I’ve learned through various job and ministry experiences that being surrounded by others too long can often lead to exhaustion, anxiety, or stress. There are other relationships, however, that create a sense of rest in our lives even though the investment in those individuals makes demands on our time and energy.
The Last Supper in Luke 22 offers an interesting window into the relational world of Jesus and His disciples. Jesus used the celebration of the Passover meal as a means of revealing His redemptive purpose in coming to earth—that He had come to heal and redeem broken humanity. Christ knew what mankind had yet to understand: God would empty Himself that we might know true and lasting wholeness (Luke 22:15-16,19-20).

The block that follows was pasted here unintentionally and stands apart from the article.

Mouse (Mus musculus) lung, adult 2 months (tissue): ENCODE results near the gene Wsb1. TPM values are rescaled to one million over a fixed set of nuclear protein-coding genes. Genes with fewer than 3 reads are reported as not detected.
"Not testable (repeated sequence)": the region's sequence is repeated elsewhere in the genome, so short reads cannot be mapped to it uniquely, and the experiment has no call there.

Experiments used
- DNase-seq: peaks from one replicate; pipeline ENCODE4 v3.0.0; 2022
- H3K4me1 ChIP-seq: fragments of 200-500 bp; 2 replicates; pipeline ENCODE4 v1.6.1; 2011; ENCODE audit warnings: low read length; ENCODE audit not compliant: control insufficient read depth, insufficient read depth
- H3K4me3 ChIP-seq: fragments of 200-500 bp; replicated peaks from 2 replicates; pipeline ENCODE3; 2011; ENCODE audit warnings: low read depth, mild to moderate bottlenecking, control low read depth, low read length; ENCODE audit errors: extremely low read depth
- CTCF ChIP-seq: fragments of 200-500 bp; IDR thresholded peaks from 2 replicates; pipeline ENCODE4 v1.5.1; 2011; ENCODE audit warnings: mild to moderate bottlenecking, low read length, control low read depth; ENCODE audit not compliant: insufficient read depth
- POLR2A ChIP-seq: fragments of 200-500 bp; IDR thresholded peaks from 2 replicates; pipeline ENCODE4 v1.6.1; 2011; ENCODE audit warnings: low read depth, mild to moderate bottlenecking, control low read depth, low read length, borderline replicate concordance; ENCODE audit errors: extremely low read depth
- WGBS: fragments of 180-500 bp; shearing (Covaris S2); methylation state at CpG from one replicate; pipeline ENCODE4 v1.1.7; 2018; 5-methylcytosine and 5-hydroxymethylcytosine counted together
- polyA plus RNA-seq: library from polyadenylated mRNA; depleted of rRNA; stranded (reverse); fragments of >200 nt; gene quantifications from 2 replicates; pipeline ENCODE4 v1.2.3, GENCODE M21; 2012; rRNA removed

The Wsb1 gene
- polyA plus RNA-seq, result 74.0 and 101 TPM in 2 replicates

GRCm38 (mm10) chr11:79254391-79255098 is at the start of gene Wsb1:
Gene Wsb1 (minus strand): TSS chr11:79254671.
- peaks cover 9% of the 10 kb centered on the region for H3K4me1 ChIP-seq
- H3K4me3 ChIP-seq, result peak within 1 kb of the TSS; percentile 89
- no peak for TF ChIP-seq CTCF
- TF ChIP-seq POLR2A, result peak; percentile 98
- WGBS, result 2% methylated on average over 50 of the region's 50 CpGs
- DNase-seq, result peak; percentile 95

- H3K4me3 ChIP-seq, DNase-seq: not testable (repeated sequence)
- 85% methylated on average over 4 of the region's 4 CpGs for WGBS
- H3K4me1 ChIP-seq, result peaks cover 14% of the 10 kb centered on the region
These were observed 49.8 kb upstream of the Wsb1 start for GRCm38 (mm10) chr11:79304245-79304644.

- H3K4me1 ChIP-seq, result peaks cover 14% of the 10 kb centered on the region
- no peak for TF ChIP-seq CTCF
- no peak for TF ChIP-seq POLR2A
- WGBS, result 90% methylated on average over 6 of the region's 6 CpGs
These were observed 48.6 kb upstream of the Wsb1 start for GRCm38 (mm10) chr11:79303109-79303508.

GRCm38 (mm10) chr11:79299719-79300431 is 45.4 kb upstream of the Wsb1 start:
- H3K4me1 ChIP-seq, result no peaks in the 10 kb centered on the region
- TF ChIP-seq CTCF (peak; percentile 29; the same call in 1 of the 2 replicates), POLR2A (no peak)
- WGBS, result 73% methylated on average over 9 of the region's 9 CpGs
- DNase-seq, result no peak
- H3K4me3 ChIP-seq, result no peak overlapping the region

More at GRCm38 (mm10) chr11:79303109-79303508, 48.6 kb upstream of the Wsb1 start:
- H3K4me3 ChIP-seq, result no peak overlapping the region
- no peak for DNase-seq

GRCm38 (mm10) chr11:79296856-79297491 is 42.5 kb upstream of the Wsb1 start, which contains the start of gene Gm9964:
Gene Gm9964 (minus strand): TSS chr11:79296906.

Jesus surrendered His body and blood to bring us into relationship with Him (Luke 22:20), but His sacrifice wasn’t for us alone, but for an entire community of believers. As complicated and challenging as they can be, we were made for relationships. An act as well as a state of being, the communion we have with Christ empowers us to experience God-breathed connection with one another.
Just as in our lives, the Passover table wasn’t absent of betrayal, hidden agendas, or disappointment (Luke 22:21-24). But Christ’s instruction was to take what He’d given and “share it among yourselves” (Luke 22:17).
To live emotionally and spiritually distant from others is to fail to experience the joy of communion in His kingdom. If we commune with Jesus, we experience a profound and life-giving partnership with Him. Only then can we know what it means to serve others in this world (Luke 22:25-27) and live out relationships that witness to another world.
NLT 365-day reading plan passage for today: Acts 3:12–4:4
Read 1 Samuel 20:42 and Acts 15:35-41 and consider how God worked in seasons of relational distress and separation to bring about the good of His kingdom.
How can you create healthy boundaries with those who’ve hurt you? How have you seen Christ’s character revealed in your relationships?